Christ was frequently in conflict with more observant Jews over Sabbath-related issues. He was not opposed to the Sabbath itself – He is depicted in the Gospel as a regular worshipper in the synagogue on the Sabbath (cf., Luke 4:16). Rather He was opposed to the elaboration of prohibitions favored by the Pharisees. Instead, He favored expanding the traditional exemption. In addition to work involved with saving a life, Christ saw doing good as an appropriate Sabbath activity: “There was a man who had a withered hand. And they asked [Jesus], saying, ‘Is it lawful to heal on the Sabbath?’—that they might accuse Him. Then He said to them, ‘What man is there among you who has one sheep, and if it falls into a pit on the Sabbath, will not lay hold of it and lift it out? Of how much more value then is a man than a sheep? Therefore it is lawful to do good on the Sabbath’” (Matthew 12:10-12).
The Gospels record several incidents of healings which caused controversy because they were done on the Sabbath. St Luke tells how Christ asked some lawyers and Pharisees if it was lawful to heal on the Sabbath. When they would not answer, He proceeded to heal a man with dropsy (cf., Luke 14:1-6). And it was a Sabbath when the Lord Jesus healed the man born blind (cf., John 9:1-41).
We also read in John how Christ healed a paralyzed man at the Pool of Bethesda saying, “Take up your bed and walk” (John 5:8). The Pharisees did not challenge Jesus; rather they confronted the ex-paralytic: “It is the Sabbath; it is not lawful for you to carry your bed” (v. 10). The man replied that his healer had told him to do so and, we might add, that was enough for him.
Legalism Is Dangerous
The Sabbath prohibitions were intended to free the Jews from a life which knew nothing but toil. Since they were in the form of bans, some Jews came to feel that extending these exclusions enhanced or honored the Sabbath. The Lord Jesus put forth a different approach, insisting that the Sabbath is honored when we do good on it.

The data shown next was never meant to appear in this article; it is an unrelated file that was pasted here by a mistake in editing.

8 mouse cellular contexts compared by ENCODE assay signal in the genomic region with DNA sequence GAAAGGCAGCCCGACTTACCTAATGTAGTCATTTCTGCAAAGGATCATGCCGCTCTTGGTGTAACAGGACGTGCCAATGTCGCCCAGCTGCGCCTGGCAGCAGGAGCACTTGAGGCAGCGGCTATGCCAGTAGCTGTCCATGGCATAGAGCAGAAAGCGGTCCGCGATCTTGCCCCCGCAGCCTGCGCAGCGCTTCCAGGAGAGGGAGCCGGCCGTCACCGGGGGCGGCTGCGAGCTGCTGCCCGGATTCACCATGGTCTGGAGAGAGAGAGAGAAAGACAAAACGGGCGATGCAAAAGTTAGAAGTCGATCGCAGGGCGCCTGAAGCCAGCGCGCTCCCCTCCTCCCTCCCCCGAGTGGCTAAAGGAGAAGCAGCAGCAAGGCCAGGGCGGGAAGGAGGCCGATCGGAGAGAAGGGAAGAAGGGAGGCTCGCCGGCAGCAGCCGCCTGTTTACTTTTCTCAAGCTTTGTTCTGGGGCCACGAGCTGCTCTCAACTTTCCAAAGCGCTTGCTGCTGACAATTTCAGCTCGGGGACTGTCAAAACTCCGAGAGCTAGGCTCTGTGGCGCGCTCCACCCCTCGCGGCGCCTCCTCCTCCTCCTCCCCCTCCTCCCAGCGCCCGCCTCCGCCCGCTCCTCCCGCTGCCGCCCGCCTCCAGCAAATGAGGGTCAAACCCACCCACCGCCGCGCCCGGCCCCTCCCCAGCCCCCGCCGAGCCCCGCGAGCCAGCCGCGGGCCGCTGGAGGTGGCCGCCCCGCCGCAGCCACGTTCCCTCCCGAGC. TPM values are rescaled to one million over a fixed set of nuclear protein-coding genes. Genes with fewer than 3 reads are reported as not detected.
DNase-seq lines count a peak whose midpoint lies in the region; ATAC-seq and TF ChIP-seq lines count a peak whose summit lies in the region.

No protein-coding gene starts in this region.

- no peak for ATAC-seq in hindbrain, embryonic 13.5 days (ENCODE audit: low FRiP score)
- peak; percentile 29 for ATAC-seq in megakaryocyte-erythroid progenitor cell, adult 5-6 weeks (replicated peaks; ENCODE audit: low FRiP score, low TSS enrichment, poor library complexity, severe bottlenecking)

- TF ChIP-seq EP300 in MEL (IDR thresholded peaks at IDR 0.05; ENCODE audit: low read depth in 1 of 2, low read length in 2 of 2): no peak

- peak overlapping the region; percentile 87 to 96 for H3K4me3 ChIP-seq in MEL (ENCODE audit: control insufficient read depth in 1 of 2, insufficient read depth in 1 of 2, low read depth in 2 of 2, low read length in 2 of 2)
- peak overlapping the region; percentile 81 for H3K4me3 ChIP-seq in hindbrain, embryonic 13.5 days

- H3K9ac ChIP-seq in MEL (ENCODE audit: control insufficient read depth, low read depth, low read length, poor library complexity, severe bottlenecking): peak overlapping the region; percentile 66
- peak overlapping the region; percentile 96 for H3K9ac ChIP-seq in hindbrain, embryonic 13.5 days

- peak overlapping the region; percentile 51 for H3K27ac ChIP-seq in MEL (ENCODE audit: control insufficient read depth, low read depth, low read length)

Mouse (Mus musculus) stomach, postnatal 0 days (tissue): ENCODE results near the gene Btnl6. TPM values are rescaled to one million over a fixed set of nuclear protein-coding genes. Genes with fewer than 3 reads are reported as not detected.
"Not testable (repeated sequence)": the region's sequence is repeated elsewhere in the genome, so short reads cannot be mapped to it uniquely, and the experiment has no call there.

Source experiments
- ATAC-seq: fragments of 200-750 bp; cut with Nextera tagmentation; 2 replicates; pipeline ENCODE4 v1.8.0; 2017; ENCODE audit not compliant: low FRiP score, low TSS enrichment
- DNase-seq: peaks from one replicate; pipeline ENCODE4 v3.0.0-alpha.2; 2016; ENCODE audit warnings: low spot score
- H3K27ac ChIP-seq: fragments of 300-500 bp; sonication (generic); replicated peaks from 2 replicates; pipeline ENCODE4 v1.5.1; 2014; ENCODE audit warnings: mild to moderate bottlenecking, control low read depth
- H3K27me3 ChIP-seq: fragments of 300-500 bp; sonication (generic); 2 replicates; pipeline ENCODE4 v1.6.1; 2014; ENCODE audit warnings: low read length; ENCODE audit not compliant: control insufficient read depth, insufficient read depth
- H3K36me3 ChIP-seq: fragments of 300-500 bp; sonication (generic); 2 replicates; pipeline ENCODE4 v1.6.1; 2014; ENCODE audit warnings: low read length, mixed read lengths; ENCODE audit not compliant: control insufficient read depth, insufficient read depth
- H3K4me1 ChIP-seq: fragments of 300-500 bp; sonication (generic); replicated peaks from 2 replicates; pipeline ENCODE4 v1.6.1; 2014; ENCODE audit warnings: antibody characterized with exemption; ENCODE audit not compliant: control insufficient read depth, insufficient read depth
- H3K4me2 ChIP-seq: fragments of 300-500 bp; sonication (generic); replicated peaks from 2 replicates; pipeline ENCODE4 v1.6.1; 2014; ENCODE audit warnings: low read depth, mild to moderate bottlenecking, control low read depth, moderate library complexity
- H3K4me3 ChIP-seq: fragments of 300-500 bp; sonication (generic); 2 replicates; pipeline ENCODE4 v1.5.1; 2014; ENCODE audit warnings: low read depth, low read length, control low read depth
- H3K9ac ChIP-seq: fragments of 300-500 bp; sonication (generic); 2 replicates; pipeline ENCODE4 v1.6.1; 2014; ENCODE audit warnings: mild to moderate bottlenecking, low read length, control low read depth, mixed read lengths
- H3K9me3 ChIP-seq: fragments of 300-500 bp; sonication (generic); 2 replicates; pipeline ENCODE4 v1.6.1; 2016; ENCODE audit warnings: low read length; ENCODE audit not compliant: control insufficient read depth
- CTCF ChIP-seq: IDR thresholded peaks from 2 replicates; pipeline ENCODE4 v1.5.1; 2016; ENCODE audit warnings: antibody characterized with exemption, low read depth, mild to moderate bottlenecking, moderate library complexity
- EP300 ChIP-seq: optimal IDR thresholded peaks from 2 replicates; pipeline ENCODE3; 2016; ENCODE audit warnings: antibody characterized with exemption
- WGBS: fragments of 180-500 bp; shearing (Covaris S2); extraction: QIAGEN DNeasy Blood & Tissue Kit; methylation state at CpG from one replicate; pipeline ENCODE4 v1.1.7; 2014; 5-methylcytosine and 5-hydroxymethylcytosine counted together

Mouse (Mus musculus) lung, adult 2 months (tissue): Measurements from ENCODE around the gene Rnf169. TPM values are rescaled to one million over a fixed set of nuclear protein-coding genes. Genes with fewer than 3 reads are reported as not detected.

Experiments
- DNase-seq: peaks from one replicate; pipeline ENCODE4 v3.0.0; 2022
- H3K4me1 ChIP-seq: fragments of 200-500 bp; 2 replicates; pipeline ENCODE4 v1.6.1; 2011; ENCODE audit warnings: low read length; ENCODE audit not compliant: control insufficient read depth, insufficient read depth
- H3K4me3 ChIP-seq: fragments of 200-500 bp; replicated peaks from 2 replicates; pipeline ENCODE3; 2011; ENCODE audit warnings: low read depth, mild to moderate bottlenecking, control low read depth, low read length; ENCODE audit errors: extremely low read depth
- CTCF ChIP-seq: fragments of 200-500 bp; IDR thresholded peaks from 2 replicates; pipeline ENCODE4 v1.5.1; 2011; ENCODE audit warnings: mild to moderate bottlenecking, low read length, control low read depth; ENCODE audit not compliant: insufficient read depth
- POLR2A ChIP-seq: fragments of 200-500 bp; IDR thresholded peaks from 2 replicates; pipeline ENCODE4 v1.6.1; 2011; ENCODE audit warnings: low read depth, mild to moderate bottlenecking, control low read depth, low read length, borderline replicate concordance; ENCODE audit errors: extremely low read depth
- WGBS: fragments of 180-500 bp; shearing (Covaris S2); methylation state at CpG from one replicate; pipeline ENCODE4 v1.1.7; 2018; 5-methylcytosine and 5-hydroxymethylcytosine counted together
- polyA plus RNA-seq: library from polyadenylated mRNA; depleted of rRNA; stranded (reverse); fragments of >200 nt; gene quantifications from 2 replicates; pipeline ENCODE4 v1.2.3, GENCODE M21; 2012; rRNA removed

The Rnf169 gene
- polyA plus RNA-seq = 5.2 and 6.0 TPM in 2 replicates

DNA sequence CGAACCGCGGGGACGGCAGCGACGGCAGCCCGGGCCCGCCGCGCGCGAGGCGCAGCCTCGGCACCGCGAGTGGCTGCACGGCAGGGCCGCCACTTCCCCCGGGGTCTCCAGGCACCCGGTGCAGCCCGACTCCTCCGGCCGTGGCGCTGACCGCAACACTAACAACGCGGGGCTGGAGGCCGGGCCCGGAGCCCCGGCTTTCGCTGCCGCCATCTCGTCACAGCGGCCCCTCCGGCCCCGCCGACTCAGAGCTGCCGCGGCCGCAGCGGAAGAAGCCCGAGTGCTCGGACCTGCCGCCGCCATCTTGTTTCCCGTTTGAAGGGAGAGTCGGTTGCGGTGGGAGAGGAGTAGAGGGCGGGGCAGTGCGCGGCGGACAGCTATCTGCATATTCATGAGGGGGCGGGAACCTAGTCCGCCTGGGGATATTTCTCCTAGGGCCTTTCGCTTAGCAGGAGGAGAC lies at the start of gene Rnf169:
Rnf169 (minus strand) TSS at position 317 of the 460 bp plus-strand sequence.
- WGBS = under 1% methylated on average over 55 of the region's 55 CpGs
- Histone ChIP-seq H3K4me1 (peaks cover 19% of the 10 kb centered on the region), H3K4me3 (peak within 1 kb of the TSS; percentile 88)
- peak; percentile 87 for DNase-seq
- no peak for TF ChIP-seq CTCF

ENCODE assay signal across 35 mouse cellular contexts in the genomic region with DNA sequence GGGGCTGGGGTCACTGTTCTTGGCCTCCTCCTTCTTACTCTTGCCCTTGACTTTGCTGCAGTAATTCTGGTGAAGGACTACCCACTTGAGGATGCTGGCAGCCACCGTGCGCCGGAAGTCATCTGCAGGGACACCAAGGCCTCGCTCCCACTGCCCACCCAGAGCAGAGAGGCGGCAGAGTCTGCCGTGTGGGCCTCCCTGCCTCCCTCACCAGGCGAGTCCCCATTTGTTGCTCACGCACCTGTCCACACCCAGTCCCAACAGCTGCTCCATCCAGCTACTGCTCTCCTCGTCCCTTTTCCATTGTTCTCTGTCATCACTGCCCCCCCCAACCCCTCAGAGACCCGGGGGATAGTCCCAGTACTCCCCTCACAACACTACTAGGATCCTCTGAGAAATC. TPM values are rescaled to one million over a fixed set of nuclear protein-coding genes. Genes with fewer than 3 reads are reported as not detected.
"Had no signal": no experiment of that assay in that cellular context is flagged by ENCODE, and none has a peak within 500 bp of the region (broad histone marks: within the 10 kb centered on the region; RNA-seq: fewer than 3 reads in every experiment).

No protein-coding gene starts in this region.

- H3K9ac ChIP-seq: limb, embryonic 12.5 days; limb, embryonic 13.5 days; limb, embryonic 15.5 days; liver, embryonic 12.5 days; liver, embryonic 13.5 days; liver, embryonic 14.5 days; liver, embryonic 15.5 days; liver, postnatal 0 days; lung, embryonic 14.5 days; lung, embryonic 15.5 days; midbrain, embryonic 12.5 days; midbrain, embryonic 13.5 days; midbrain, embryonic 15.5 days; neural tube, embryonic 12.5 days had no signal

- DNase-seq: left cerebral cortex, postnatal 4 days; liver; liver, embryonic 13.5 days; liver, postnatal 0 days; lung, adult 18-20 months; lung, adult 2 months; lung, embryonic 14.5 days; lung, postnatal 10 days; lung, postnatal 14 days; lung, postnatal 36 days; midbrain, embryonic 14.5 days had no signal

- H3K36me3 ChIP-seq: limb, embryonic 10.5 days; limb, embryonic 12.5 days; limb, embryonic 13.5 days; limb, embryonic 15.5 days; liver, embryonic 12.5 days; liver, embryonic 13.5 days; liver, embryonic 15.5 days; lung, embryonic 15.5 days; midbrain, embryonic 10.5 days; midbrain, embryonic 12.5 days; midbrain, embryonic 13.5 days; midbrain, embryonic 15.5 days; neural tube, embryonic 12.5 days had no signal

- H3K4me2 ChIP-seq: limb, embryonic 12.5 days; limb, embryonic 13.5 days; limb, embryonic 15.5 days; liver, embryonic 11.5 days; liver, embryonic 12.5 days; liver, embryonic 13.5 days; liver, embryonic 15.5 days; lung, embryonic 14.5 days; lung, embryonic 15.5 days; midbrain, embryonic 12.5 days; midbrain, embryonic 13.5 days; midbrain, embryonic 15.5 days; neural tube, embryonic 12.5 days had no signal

The lawyers and Pharisees whom Jesus challenged were not the first or the last to turn positive precepts into restrictive commands. They turned the joy which should have accompanied the Sabbath into fear of transgressing a prohibition as a particular school of rabbis understood it.
Something similar happens in the Church when we lose sight of the presence of Christ which alone gives meaning to any precept or rubric. When this happens our traditions may become as fruitlessly restrictive as those Christ confronted. Conversely, when we cast them off we may be left, not with renewal but with license.
The Sabbath Today
“Then God blessed the seventh day and sanctified it, because in it He rested from all His work which God had created and made” (Genesis 2:3). This verse is read at the start of Jewish Sabbath eve services to remind worshippers that the Sabbath is a remembrance of God’s rest after the work of creation.
In the Church the Sabbath has given way to Sunday with its memory of the Lord’s resurrection and the resulting new creation. Nevertheless, the Sabbath still has a place on Eastern Church calendars. In some parishes the Liturgy is offered on Saturday as well as on Sunday.
In our Church remembering the original creation is still a focus for our Saturday prayers. The kondakion sung on most Saturdays reflects the connection of the Sabbath with creation: “To You, O Lord, Ordainer and Creator of the world, the universe offers the God-bearing martyrs as the first fruits of nature. Wherefore through their prayers and through the intercession of the Theotokos preserve Your Church and our country in safety and peace: You who alone are most merciful.”
The Sabbath as a day of rest is expressed on Holy Saturday in recalling the great Sabbath rest of Christ in the tomb. Throughout the year, and especially on the Saturdays of the Dead, the peaceful repose of those who die in Christ is highlighted.